The fourth season does not break this trend, but after the closing moments of the final episode, I can not wait for the fifth season. My word, the ramifications that this event will have on the future of the show are enormous, and I pray that this is not the moment that kills my enjoyment of the show. You see, the event in question is quite obviously something major, and it's a brilliant way to bring the season to a close while keeping the running theme of it in check. It's simply a thing of beauty the way in which the writers capped everything off, but this event will have to be properly utilized in the coming season, and that is the thing that worries me. The show could go this way, and it would hurt the product immensely. It could go that way, and it would be... different. It could go still another way and it'd be a coin toss. Again, this was a perfect way to end the season and the next one is my most anticipated "release" of the coming year, but I have to admit that I'm nervous.

I can't say much more about the ending without spoiling it, so let's move on. John Lithgow: what a horrible casting choice, right? Well, no. I only knew the man based on his work in the aforementioned Third Rock from the Sun and a handful of similar roles, but after seeing his portrayal of a serial killer here, I have to wonder why the man has had so few "serious" roles of note. Lithgow runs the gamut from family man to brutal killer, from cold and calculating to insane and out of control, and he is perfect in each aspect of the character. My jaw was on the floor when I saw what he brought to the table here, and I have to give the casting director major credit for giving this role to Lithgow.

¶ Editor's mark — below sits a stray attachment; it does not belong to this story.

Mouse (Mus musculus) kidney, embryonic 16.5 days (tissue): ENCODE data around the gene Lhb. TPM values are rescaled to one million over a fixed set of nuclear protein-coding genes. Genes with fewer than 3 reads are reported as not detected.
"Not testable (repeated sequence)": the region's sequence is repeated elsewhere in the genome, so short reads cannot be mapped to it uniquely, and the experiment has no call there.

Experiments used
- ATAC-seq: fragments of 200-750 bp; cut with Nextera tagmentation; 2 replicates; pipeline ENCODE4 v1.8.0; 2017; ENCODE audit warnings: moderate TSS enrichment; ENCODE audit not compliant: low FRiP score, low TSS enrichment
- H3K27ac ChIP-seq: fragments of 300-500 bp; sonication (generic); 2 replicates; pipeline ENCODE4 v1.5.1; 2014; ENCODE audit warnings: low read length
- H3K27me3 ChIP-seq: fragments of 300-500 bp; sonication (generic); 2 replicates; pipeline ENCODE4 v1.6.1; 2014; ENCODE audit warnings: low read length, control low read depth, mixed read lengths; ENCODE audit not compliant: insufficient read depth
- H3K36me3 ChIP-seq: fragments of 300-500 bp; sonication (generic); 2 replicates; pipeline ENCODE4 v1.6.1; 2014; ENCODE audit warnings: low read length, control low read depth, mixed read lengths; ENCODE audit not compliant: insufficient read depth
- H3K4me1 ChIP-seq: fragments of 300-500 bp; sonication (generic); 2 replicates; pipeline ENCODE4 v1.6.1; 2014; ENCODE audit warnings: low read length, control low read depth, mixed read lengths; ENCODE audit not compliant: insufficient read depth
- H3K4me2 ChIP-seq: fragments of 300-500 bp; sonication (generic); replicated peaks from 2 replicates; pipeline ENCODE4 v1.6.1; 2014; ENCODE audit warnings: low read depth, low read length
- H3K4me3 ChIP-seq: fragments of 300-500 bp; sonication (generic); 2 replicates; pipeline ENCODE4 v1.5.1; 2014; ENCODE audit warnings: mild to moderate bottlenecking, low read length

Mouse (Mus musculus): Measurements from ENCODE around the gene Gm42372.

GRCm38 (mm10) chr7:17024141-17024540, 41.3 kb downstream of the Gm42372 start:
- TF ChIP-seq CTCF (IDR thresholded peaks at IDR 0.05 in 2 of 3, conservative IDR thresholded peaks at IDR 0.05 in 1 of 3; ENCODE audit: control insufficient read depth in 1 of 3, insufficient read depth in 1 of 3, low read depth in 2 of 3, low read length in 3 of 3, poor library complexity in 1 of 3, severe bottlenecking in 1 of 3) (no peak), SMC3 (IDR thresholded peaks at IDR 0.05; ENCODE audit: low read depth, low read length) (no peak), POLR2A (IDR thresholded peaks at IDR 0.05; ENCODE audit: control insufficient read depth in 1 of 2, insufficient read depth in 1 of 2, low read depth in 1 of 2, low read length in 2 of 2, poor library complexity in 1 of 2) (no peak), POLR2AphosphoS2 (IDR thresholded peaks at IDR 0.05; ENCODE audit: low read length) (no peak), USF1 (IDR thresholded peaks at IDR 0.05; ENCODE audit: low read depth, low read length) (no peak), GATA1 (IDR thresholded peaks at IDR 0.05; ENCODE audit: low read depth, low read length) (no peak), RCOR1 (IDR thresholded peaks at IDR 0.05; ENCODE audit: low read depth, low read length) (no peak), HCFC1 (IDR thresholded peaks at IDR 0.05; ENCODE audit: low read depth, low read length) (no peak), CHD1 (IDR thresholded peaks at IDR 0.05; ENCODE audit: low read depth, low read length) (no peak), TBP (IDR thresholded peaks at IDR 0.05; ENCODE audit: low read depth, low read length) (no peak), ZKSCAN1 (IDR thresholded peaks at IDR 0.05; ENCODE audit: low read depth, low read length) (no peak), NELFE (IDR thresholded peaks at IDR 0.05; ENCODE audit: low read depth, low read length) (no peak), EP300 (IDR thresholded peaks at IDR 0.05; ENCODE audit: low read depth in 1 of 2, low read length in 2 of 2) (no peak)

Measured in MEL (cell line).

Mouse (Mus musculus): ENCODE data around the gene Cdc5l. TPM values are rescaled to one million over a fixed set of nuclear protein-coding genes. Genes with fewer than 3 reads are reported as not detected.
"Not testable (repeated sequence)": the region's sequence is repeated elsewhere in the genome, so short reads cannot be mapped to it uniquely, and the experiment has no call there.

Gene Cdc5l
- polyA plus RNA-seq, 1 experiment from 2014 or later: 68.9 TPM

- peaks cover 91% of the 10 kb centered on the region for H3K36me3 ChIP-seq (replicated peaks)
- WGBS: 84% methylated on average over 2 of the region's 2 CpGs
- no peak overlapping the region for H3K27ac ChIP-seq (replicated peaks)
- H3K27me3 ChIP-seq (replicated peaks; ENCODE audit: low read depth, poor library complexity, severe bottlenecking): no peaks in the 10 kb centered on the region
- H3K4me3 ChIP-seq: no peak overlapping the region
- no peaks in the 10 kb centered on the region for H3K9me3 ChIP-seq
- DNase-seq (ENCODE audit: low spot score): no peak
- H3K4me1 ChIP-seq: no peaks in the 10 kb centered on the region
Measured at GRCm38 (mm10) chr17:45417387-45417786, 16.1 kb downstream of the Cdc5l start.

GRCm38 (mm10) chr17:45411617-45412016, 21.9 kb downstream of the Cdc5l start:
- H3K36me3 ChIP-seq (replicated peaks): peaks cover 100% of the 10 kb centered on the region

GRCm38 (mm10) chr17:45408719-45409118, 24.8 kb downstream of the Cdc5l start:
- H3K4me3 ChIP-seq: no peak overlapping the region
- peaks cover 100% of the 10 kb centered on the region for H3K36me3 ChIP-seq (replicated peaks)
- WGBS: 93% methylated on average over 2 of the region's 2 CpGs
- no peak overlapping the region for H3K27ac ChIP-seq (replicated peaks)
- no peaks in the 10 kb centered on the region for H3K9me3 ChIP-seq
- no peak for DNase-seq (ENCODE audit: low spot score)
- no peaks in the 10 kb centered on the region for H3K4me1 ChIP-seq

The main cast is as phenomenal as ever, and I can't say much here that I haven't said in my reviews of the previous seasons. Michael C. Hall is just as amazing as Dexter here as he was before, Keith Carradine still brings his best, and even the minor characters have plenty of memorable scenes. I was pleasantly surprised to see that Lauren Vélez and David Zayas got a little more meat to work with in terms of their character's relevance to the story, and this time, it goes beyond the "they're cops, they solve murders" point. Desmond Harrington also returns as Quinn and steals a scene or two, and really, there's not a bad (or even average) performance to be found throughout the twelve episodes.

If you can't tell, I'm gushing. The first season immediately put this show up near the top of my favorites list, while the following seasons did nothing but reaffirm my decision to do that. This season would have got a damned high score from me if it had simply followed in the footsteps of those seasons, but when you discover that it's probably the best one of the four, well... I think it goes without saying that I'm going with the highest possible score. 10/10.
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Griffinheart #1: Griffinheart - added 12/20/2009, 11:04 PM
I'm still working my way through this season, but it started out painfully for me. The baby seemed to almost suck the life out of the show and Rita became annoying as hell...but I'll finish based on your glowing recommendation.
Lucid Dreams #2: Lucid Dreams - added 12/24/2009, 02:01 AM
....wow.....10/10
Nirrad #3: Nirrad - added 05/25/2011, 11:29 AM
Excellent season as described. My only problem with the show is that it seems to be too predictable. I mean some of the twists get me, but I would say about 85% of the time I call it. Been doing this since season one and its still going.